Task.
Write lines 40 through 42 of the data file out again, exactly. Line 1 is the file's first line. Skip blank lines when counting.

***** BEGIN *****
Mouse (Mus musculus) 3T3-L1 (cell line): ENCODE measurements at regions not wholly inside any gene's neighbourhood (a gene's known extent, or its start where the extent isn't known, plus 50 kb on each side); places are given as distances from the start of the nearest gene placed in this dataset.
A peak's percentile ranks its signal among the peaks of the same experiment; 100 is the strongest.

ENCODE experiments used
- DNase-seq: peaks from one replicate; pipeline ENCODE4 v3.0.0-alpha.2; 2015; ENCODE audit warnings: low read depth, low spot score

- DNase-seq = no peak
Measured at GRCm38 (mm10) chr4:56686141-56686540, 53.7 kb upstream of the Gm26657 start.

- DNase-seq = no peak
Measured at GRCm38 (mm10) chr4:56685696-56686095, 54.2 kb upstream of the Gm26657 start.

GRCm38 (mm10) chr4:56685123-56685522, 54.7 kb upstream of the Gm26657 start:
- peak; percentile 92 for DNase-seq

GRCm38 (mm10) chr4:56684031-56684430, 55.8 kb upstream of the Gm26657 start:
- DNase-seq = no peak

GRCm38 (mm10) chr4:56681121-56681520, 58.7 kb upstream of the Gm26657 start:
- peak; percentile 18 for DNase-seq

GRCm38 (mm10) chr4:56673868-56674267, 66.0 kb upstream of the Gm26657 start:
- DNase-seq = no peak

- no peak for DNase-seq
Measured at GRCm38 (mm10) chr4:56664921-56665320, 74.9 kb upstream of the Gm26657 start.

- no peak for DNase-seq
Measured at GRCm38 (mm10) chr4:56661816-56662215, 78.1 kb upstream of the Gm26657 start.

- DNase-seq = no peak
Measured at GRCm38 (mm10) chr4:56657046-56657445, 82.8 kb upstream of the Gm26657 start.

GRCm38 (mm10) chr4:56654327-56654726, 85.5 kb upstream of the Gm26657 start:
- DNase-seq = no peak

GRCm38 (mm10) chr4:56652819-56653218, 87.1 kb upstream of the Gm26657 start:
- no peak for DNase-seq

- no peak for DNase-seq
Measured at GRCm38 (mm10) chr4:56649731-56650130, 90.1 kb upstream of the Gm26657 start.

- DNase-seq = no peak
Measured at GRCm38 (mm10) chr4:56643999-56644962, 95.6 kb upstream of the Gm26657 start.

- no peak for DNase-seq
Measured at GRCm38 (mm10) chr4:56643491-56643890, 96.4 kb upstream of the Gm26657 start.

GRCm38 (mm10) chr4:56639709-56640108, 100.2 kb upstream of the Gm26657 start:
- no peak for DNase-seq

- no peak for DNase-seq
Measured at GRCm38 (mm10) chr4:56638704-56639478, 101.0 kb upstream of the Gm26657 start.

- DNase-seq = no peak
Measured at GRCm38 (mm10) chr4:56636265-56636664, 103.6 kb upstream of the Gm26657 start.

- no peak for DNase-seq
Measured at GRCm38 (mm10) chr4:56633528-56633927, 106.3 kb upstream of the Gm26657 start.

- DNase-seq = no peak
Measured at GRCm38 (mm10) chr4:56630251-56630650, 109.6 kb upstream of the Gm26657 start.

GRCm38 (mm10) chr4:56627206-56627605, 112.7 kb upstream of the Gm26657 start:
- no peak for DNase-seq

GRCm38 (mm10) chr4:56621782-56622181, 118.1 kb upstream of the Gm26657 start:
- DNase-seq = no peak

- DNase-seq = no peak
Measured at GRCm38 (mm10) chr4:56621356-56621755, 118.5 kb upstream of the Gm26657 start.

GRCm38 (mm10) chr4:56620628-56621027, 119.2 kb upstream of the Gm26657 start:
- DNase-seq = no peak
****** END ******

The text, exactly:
Measured at GRCm38 (mm10) chr4:56633528-56633927, 106.3 kb upstream of the Gm26657 start.

- DNase-seq = no peak
Measured at GRCm38 (mm10) chr4:56630251-56630650, 109.6 kb upstream of the Gm26657 start.